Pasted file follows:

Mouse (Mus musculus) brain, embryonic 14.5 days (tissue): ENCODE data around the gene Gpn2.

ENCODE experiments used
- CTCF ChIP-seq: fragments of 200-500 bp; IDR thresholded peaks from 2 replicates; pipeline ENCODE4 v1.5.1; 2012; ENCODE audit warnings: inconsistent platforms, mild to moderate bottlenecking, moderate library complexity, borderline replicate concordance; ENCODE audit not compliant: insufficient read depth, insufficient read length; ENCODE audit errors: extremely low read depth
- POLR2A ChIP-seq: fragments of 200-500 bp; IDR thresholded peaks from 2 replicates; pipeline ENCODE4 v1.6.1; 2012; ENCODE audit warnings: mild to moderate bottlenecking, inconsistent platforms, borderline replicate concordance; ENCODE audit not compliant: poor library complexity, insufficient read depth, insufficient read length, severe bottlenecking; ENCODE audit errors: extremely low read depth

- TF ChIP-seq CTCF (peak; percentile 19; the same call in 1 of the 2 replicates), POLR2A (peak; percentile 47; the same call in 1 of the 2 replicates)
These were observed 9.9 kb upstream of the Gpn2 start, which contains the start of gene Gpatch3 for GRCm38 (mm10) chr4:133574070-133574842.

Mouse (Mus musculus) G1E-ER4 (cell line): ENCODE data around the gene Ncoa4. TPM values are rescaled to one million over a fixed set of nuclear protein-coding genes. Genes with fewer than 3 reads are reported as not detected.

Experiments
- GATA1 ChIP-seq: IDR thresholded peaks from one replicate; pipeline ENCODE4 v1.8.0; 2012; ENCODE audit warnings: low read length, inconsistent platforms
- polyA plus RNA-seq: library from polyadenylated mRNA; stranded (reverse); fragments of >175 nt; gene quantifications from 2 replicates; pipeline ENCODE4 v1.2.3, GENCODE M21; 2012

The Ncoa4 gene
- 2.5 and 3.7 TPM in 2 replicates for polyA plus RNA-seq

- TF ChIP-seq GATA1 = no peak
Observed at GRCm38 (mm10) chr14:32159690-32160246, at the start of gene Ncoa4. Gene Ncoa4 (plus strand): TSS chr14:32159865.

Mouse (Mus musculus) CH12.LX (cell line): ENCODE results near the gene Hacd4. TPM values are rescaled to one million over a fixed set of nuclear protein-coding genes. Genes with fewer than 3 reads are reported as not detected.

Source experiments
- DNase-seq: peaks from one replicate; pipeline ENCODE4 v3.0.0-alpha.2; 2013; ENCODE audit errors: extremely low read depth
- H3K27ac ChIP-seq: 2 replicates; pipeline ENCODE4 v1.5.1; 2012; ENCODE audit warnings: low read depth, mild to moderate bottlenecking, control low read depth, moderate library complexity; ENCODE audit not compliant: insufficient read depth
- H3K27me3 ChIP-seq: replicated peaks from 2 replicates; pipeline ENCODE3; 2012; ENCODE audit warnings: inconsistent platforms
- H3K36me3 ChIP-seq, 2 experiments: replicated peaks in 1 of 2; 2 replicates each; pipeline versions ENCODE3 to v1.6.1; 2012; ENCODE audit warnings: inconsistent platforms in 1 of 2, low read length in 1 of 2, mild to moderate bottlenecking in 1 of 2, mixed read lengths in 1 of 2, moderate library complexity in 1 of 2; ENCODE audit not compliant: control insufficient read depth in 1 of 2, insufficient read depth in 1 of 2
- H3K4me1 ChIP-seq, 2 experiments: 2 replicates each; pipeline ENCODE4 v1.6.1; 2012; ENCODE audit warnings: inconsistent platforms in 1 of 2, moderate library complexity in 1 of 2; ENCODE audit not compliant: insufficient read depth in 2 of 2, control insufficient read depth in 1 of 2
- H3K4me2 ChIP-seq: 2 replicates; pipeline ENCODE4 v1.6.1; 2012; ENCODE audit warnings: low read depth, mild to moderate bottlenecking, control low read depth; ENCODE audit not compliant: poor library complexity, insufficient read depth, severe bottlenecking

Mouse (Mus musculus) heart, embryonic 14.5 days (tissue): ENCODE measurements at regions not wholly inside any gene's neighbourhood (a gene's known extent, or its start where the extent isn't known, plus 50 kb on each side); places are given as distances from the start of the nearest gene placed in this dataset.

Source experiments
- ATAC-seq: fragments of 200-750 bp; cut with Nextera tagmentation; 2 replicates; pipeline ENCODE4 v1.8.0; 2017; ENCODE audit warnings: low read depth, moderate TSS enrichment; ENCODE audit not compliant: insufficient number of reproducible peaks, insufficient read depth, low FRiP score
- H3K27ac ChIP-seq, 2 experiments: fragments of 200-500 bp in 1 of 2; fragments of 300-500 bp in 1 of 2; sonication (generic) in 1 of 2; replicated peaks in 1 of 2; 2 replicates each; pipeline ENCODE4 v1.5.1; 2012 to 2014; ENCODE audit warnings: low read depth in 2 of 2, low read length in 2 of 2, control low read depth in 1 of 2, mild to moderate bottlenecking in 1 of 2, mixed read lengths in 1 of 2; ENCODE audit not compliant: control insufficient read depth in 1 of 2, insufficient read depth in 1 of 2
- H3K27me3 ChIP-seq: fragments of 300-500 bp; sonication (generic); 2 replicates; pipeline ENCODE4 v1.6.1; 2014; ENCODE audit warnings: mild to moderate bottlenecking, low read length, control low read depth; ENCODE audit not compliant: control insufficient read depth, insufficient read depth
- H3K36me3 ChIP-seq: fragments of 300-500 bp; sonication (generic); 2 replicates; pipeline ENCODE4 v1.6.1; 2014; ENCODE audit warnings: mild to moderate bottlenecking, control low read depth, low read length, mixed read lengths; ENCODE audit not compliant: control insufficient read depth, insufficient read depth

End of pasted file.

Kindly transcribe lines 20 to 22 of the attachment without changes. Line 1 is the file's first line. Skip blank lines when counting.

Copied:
- H3K36me3 ChIP-seq, 2 experiments: replicated peaks in 1 of 2; 2 replicates each; pipeline versions ENCODE3 to v1.6.1; 2012; ENCODE audit warnings: inconsistent platforms in 1 of 2, low read length in 1 of 2, mild to moderate bottlenecking in 1 of 2, mixed read lengths in 1 of 2, moderate library complexity in 1 of 2; ENCODE audit not compliant: control insufficient read depth in 1 of 2, insufficient read depth in 1 of 2
- H3K4me1 ChIP-seq, 2 experiments: 2 replicates each; pipeline ENCODE4 v1.6.1; 2012; ENCODE audit warnings: inconsistent platforms in 1 of 2, moderate library complexity in 1 of 2; ENCODE audit not compliant: insufficient read depth in 2 of 2, control insufficient read depth in 1 of 2
- H3K4me2 ChIP-seq: 2 replicates; pipeline ENCODE4 v1.6.1; 2012; ENCODE audit warnings: low read depth, mild to moderate bottlenecking, control low read depth; ENCODE audit not compliant: poor library complexity, insufficient read depth, severe bottlenecking